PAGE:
I’m behind on blogging as we settle into our year back in Paris. Still, I do want to write about our time in New Zealand (which included 2000 miles of driving!) before too much time slips by. So, first here’s a quick recap of the Princess repositioning cruise that got us there:
The Covid-19 pandemic canceled a three-week trip to New Zealand we’d planned to start in March 2020, within days of New Zealand shutting down. With the pandemic mostly behind us and New Zealand again opening, we were finally making the trip.read more
Corsica is a French island in the Mediterranean southeast of Nice and just north of Sardinia. It’s the birthplace of Napoleon I and a place of rugged beauty with a culture all its own. I wanted to visit Corsica for decades, but despite living in Paris on-and-off for years, I never made it. The time had finally arrived!
After finishing a house-and cat-sitting gig in little Thoiry, France, we flew EasyJet from Geneva to Ajaccio, Corsica, an 1h10m non-stop flight. We picked up a rent car at the Ajaccio airport and drove two and a half hours through rocky mountains to Bonifacio at the southern tip of the island, stopping a long the way to admire views and snap photos. We had nine nights in Corsica and I’d agonized over where exactly to spend our time. With all the winding roads, driving times in Corsica can be long and I didn’t want to fall into the trap of rushing around trying to see everything and being rushed everywhere. I settled on Bonifacio as one of two places to stay because it was just so dramatically beautiful. And given how many dramatically beautiful places there are in Corsica, that’s saying a lot. Wow, was I happy with my choice of Bonifacio!read more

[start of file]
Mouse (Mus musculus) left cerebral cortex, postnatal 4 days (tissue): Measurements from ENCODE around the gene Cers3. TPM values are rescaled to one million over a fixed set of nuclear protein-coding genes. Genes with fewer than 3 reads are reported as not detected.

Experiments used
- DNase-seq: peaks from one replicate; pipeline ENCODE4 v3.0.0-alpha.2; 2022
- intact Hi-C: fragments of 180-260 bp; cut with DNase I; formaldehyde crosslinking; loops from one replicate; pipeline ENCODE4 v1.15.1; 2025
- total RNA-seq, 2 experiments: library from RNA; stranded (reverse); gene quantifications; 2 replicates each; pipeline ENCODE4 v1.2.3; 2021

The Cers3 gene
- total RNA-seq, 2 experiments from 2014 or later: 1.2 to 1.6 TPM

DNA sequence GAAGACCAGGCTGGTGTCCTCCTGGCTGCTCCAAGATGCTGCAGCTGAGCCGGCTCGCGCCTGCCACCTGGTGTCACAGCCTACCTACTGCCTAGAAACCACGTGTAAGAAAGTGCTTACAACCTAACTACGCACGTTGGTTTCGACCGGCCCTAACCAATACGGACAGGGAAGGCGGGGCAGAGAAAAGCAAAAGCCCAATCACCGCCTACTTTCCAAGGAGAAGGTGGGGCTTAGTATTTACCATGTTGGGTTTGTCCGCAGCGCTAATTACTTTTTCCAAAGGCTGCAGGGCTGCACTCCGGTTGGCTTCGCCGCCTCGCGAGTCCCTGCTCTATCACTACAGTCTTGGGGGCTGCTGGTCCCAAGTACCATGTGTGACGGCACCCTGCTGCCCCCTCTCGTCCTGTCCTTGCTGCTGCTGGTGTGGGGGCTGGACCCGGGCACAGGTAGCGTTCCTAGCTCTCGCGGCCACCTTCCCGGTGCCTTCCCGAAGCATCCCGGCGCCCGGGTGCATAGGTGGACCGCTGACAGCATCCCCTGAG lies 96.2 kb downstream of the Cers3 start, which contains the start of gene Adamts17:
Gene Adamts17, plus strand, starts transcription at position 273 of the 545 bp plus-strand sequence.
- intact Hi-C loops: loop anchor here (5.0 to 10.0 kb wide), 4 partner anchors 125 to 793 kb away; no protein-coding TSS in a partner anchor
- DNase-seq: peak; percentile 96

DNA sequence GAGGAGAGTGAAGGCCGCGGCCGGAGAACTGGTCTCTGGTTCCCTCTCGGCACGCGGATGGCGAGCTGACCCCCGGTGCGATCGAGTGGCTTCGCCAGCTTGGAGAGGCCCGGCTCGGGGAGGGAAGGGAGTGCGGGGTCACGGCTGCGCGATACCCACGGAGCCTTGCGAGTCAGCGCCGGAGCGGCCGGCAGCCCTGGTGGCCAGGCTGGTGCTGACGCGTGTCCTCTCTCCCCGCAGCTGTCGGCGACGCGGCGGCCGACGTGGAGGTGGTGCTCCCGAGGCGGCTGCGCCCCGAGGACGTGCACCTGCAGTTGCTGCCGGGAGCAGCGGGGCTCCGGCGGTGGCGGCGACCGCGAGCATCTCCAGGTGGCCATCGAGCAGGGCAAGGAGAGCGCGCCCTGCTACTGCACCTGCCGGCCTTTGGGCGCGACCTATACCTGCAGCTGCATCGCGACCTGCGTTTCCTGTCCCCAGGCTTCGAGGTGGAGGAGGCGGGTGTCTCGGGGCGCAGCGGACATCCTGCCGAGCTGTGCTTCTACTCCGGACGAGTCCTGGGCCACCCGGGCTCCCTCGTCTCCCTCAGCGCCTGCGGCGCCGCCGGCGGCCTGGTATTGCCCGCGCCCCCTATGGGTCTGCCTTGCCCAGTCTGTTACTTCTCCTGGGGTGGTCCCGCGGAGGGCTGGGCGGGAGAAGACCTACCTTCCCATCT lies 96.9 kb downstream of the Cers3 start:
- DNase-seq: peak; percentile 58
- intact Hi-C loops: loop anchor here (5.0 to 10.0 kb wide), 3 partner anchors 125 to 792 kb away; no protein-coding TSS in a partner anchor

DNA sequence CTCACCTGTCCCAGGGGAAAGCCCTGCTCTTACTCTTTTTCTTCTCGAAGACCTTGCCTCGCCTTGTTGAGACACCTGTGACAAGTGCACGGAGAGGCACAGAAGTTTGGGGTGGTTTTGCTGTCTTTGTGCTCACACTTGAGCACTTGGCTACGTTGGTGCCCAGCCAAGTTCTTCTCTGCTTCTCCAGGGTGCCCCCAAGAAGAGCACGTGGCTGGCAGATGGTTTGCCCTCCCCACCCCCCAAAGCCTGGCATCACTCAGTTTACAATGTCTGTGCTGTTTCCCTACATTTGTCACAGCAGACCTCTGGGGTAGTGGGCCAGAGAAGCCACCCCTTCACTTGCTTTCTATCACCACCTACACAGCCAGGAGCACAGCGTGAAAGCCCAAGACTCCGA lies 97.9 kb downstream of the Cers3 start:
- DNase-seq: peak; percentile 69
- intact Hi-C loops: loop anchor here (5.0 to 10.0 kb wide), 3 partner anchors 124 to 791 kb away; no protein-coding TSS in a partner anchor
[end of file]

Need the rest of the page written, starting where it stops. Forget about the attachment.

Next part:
I had to share a quick post about the charmingly pipe-happy town of Saint-Claude, France, and the nearby Trou de l’Abîme, an enchanting hiking spot in the Jura region of France. With the June weather getting a little too hot for us in the village of Thoiry where were spending a couple of weeks house-and cat-sitting, we were off for a day in the low Jura mountains searching for somewhere cool. The pipe-happy town of Saint-Claude and the nearby Trou de l’Abîme riverside hike were the perfect finds.read more
Decades ago, I was intrigued to learn it is possible to take a cable car over the Alps from Chamonix, France, to Italy. I’d wanted to make the trip ever since, but I learned that weather was a huge factor. The Aiguille du Midi (“Needle of the Midi”) is a 12,606ft mountain peak in the Mont Blanc massif. The Aiguille du Midi cable car is the highest cable car in France and the closest you can get to the summit of Mont Blanc without climbing. Weather can turn bad quickly at such high altitudes and the cable car can be halted without notice. Losing visibility is also a risk if clouds form on the mountain peaks. Even when living in Paris, a dash for the Chamonix cable car (a 6+ hour drive or multi-stage train trip) on a day forecast to be sunny just never made sense. With two summer weeks to spend house- and cat-sitting near Geneva, I realized we were only an hour and twenty minute drive away from Chamonix. My time might finally have come to visit the famous ski town and the Aiguille du Midi cable car!read more
Wanting to take full advantage of our time house- and cat-sitting in Thoiry, France, I avidly browsed local websites and scanned any tourist brochures I came across. I was excited when I discovered that Voltaire’s home-in-exile-from-Paris for 20+ years was in nearby Ferney-Voltaire, France, only 15 minutes away. I’m a fan of the famous, witty and irreverent French philospher and writer. We had to go!
Banished from Paris by Louix XV, Voltaire (né François-Marie Arouet) lived at Ferney (later Ferney-Voltaire) from 1758 to 1778. Among other well-known works, Voltaire wrote Candide at the château in Ferney in 1759.read more